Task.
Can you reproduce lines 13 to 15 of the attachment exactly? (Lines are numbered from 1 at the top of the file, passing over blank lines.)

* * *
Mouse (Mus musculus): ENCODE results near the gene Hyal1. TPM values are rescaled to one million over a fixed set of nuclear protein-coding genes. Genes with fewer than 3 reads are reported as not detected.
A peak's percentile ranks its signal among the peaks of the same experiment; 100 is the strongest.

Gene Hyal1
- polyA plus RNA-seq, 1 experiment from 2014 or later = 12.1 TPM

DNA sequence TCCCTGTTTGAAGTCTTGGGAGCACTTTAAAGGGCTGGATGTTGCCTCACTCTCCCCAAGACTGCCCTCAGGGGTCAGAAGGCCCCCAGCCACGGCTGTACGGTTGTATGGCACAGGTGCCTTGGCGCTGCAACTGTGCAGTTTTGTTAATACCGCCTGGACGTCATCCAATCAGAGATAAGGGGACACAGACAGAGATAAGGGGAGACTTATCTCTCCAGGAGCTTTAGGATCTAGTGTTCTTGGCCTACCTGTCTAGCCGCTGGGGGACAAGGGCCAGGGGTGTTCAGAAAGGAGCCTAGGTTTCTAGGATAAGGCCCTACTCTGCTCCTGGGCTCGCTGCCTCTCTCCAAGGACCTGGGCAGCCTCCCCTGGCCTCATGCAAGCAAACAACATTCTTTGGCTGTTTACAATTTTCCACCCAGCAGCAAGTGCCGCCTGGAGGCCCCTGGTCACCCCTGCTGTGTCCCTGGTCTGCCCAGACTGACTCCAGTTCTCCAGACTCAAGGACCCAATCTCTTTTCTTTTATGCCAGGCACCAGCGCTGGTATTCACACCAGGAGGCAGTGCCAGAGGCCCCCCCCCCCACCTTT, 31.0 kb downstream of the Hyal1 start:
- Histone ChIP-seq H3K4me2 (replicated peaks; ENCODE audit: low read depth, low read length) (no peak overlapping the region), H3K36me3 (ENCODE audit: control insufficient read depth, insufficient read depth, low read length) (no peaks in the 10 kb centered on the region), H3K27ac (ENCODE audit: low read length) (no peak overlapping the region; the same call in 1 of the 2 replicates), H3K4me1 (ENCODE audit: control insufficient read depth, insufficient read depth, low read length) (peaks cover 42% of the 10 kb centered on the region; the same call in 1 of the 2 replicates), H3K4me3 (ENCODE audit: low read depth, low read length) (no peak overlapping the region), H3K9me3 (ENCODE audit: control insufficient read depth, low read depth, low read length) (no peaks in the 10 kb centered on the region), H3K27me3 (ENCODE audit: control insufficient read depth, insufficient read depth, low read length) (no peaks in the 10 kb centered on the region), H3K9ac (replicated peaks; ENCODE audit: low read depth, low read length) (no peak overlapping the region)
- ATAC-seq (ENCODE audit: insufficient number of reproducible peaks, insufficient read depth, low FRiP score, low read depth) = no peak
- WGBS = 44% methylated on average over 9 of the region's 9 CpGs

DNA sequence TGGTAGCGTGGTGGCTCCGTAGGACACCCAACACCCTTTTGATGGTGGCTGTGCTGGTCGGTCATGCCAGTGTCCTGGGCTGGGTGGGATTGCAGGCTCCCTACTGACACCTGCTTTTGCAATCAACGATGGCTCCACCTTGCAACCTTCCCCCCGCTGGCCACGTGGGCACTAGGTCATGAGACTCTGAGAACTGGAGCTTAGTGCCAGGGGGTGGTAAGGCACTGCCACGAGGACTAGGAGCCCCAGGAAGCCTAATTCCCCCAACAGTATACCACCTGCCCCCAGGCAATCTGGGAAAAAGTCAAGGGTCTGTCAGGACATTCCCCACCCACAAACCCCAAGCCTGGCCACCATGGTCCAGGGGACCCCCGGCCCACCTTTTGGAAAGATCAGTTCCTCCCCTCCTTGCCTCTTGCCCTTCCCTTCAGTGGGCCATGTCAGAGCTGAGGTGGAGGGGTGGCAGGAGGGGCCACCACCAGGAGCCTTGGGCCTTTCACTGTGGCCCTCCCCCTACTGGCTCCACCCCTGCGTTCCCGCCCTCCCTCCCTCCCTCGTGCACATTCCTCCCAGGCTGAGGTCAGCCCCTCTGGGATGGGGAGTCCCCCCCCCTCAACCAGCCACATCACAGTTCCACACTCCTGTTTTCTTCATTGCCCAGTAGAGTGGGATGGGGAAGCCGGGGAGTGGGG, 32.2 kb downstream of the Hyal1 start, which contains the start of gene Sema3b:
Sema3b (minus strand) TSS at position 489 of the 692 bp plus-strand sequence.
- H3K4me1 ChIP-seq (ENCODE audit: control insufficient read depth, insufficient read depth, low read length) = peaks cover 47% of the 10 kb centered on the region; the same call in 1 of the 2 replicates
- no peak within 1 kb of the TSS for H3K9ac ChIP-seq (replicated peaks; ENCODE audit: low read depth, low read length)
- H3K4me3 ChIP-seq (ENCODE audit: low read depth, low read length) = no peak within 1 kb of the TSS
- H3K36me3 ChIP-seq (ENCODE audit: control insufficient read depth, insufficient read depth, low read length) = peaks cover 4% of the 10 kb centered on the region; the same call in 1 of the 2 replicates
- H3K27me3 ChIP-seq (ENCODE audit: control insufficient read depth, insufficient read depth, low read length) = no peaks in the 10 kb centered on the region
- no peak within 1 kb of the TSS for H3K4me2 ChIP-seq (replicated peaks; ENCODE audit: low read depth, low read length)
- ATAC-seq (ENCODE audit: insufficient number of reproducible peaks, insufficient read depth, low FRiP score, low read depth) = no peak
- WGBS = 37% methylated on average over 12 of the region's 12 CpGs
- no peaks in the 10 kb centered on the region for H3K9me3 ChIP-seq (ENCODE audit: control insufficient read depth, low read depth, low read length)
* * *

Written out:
- H3K4me3 ChIP-seq (ENCODE audit: low read depth, low read length) = no peak within 1 kb of the TSS
- H3K36me3 ChIP-seq (ENCODE audit: control insufficient read depth, insufficient read depth, low read length) = peaks cover 4% of the 10 kb centered on the region; the same call in 1 of the 2 replicates
- H3K27me3 ChIP-seq (ENCODE audit: control insufficient read depth, insufficient read depth, low read length) = no peaks in the 10 kb centered on the region